7. Denise uses a lot of raw courage to tell the story of her painful childhood. She gives a clear glimpse from a child’s fearful perspective, through an adolescent’s tortured body, and an emotionally confused adult’s mind. She brought the characters to life with all their absurdities and frailties. Her story creates a stark contrast to the ideal all-American family with three kids, a white picket-fence, and a cute little dog. It is not an easy choice to abandon ship without thinking of family, but sometimes it is the only sane one.

    • Gail,
      I love that you said Raw Courage. I was just teaching my students about facing your fears which to me boils down to having the courage to face yourself. I am so grateful to David Ford who repeatedly told us – We’re not writing to be healthy, we’re writing to get at emotional truth. (I’m paraphrasing that hence no quotes marks) Vulnerability has never been easy for me- so funny that I chose to do my first solo performance ever at 58.

  8. Denise tells her story with such raw vulnerability. There were moments I smiled and silently laughed and moments I felt sad. I loved how she wrapped up the show which brought tears to my eyes.

  9. I loved Denise Dee’s play. From the first lines she drops us into a sort of Kodachrome, 1970s, Pittsburgh-world and keeps us with her wanting to break out. She narrates tense moments with humor and an interesting physicality that engages the watcher. I thoroughly enjoyed “How I Learned to Trust the Voices in My Head”. It’s a fringe must see.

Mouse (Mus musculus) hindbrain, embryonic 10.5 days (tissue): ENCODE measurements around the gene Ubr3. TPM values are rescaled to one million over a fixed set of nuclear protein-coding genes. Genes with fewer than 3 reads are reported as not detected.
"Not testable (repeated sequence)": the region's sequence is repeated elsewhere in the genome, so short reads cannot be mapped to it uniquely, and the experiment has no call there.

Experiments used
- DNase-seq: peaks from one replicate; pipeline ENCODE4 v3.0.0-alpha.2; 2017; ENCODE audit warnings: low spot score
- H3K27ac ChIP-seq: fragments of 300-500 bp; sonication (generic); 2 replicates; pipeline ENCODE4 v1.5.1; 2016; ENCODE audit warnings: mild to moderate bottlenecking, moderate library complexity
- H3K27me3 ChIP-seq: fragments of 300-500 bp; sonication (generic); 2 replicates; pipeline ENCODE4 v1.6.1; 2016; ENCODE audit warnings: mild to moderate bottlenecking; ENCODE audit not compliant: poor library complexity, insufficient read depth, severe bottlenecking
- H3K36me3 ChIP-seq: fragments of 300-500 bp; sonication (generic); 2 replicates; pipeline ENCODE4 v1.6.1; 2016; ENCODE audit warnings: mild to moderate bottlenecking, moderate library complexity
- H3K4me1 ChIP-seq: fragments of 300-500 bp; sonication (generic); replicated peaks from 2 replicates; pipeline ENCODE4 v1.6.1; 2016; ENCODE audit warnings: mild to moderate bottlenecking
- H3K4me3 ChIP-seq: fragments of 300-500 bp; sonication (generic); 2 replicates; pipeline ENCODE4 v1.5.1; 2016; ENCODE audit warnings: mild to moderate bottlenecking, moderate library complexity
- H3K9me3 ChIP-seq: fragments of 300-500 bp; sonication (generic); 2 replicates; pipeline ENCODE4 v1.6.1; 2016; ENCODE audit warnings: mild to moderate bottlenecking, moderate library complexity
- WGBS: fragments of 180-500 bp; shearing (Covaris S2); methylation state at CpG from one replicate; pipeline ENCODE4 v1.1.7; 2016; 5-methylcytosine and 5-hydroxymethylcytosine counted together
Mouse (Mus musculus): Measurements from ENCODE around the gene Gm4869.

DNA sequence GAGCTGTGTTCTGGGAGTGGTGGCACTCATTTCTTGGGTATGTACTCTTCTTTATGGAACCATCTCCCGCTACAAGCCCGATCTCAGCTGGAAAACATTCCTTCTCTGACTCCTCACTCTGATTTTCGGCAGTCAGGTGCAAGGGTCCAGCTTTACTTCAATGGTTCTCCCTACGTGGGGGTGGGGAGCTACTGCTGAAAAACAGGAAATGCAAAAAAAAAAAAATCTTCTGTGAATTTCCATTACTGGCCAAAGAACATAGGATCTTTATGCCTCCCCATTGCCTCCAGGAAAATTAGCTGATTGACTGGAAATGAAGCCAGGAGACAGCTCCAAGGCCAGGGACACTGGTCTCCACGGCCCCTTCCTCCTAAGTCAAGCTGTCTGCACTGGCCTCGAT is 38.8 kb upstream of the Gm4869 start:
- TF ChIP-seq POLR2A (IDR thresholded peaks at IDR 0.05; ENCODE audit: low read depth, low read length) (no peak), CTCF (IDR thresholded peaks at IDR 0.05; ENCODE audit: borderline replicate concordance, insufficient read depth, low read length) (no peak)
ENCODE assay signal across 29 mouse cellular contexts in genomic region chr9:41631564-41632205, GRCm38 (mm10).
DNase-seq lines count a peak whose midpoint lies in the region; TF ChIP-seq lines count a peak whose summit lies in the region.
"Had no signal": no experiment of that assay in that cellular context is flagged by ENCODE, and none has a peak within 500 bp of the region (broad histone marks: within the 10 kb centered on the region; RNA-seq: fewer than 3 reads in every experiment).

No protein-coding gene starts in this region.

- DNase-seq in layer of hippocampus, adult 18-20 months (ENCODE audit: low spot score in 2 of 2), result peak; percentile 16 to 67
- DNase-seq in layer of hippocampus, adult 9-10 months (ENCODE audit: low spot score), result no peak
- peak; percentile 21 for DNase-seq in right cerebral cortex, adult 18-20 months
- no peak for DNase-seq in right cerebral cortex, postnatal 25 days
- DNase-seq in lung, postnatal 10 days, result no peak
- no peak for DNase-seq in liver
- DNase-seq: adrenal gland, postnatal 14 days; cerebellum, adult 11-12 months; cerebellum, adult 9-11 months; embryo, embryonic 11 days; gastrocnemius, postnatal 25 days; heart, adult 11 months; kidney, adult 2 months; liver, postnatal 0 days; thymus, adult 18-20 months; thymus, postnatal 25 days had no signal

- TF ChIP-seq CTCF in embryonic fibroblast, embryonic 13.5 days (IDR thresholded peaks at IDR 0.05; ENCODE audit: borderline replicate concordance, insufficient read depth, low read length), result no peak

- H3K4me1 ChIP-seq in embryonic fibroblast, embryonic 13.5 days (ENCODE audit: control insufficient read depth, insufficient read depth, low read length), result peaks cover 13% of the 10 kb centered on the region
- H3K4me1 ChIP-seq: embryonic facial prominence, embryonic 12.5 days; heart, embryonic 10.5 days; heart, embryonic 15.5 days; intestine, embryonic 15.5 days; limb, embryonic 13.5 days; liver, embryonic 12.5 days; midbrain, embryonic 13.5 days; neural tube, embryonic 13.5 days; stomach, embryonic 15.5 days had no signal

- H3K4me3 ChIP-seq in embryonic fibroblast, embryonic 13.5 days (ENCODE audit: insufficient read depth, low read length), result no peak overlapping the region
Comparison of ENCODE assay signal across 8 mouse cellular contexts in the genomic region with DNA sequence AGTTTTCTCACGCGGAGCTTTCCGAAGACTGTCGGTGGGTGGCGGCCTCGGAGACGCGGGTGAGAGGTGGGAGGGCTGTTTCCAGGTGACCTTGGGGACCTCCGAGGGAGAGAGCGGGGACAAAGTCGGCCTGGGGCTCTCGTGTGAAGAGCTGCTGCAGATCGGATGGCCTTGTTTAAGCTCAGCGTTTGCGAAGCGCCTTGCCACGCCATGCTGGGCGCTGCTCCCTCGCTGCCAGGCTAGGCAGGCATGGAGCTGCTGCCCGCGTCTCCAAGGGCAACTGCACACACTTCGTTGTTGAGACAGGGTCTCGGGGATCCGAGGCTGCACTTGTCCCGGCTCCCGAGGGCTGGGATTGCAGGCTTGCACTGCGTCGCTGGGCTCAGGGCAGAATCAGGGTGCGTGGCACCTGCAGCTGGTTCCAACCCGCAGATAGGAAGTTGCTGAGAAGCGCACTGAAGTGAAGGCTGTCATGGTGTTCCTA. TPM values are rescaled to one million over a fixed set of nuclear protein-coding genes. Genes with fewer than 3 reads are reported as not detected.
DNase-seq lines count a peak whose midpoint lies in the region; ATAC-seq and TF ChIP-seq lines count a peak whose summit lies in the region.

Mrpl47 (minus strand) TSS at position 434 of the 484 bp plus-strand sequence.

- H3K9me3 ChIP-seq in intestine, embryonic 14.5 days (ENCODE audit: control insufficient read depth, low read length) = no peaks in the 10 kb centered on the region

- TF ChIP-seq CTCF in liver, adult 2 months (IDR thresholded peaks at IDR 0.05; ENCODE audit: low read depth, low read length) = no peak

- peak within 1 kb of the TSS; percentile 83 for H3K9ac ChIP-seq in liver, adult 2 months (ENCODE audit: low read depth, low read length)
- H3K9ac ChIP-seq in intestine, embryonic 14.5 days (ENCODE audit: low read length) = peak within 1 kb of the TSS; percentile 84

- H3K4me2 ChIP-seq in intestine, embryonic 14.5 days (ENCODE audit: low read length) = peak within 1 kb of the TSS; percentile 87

10. Playwright Denise Dee’s solo piece is like a SPOONFUL OF BROKEN GLASS: it sparkles from all angles, it cuts on the way down, and it finds its strength in its fragility. It’s a spellbinding journey from the quiet little girl who notices everything to the mature artist who finds her voice, and encourages us to do the same. Like Dee says, writers don’t choose what to remember and what to forget, and that’s a blessing for the rest of us: the moments she masterfully recreates don’t feel handpicked for effect — instead they impose themselves on her (and on us) by necessity and with a touching authenticity. DON’T MISS THIS SHOW!

    • Benoit,
      Wow! I will now be quoting you on my postcard and program every time I perform Rebel Seer- How I Learned to Trust the Voices in my Head.
      I love “spoonful of broken glass.”